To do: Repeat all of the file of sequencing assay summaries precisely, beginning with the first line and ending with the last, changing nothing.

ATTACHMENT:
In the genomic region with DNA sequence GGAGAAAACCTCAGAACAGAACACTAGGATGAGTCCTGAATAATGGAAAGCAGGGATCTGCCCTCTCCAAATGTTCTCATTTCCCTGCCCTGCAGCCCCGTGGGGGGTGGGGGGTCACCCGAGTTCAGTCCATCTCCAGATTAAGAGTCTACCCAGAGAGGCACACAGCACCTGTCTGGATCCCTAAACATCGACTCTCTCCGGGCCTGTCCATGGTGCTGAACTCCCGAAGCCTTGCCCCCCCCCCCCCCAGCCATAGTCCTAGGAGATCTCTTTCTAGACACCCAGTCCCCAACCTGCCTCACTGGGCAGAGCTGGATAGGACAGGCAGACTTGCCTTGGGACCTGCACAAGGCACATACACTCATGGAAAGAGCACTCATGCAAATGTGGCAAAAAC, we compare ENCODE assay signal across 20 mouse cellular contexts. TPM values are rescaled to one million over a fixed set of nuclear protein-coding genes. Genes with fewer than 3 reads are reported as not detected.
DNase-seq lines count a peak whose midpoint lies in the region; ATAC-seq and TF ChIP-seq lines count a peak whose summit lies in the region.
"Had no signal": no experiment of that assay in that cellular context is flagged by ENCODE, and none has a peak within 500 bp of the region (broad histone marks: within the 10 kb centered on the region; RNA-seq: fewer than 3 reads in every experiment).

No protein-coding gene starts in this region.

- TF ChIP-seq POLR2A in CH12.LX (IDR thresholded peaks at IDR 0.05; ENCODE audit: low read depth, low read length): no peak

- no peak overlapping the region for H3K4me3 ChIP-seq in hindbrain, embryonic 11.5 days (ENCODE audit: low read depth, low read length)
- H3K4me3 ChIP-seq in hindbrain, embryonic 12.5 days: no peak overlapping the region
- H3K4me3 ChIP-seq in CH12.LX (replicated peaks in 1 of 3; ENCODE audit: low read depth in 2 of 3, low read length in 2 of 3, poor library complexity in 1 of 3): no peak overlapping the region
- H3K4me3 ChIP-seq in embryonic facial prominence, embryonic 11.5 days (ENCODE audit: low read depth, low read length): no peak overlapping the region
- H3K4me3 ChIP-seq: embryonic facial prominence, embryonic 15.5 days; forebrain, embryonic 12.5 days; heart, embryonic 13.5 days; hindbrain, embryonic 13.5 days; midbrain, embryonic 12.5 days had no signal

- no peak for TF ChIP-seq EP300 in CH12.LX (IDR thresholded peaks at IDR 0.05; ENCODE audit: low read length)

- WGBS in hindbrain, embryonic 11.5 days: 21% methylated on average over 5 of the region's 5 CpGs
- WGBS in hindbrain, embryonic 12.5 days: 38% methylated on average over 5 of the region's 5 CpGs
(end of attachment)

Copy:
In the genomic region with DNA sequence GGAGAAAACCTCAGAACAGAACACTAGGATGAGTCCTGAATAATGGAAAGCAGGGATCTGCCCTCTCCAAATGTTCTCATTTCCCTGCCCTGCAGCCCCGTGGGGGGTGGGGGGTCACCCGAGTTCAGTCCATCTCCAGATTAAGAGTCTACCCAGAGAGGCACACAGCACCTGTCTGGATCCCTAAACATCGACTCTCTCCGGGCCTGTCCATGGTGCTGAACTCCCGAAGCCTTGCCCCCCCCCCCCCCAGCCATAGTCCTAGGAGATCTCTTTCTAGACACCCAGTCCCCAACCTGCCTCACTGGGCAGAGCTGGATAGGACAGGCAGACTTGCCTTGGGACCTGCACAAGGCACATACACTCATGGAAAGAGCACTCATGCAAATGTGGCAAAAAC, we compare ENCODE assay signal across 20 mouse cellular contexts. TPM values are rescaled to one million over a fixed set of nuclear protein-coding genes. Genes with fewer than 3 reads are reported as not detected.
DNase-seq lines count a peak whose midpoint lies in the region; ATAC-seq and TF ChIP-seq lines count a peak whose summit lies in the region.
"Had no signal": no experiment of that assay in that cellular context is flagged by ENCODE, and none has a peak within 500 bp of the region (broad histone marks: within the 10 kb centered on the region; RNA-seq: fewer than 3 reads in every experiment).

No protein-coding gene starts in this region.

- TF ChIP-seq POLR2A in CH12.LX (IDR thresholded peaks at IDR 0.05; ENCODE audit: low read depth, low read length): no peak

- no peak overlapping the region for H3K4me3 ChIP-seq in hindbrain, embryonic 11.5 days (ENCODE audit: low read depth, low read length)
- H3K4me3 ChIP-seq in hindbrain, embryonic 12.5 days: no peak overlapping the region
- H3K4me3 ChIP-seq in CH12.LX (replicated peaks in 1 of 3; ENCODE audit: low read depth in 2 of 3, low read length in 2 of 3, poor library complexity in 1 of 3): no peak overlapping the region
- H3K4me3 ChIP-seq in embryonic facial prominence, embryonic 11.5 days (ENCODE audit: low read depth, low read length): no peak overlapping the region
- H3K4me3 ChIP-seq: embryonic facial prominence, embryonic 15.5 days; forebrain, embryonic 12.5 days; heart, embryonic 13.5 days; hindbrain, embryonic 13.5 days; midbrain, embryonic 12.5 days had no signal

- no peak for TF ChIP-seq EP300 in CH12.LX (IDR thresholded peaks at IDR 0.05; ENCODE audit: low read length)

- WGBS in hindbrain, embryonic 11.5 days: 21% methylated on average over 5 of the region's 5 CpGs
- WGBS in hindbrain, embryonic 12.5 days: 38% methylated on average over 5 of the region's 5 CpGs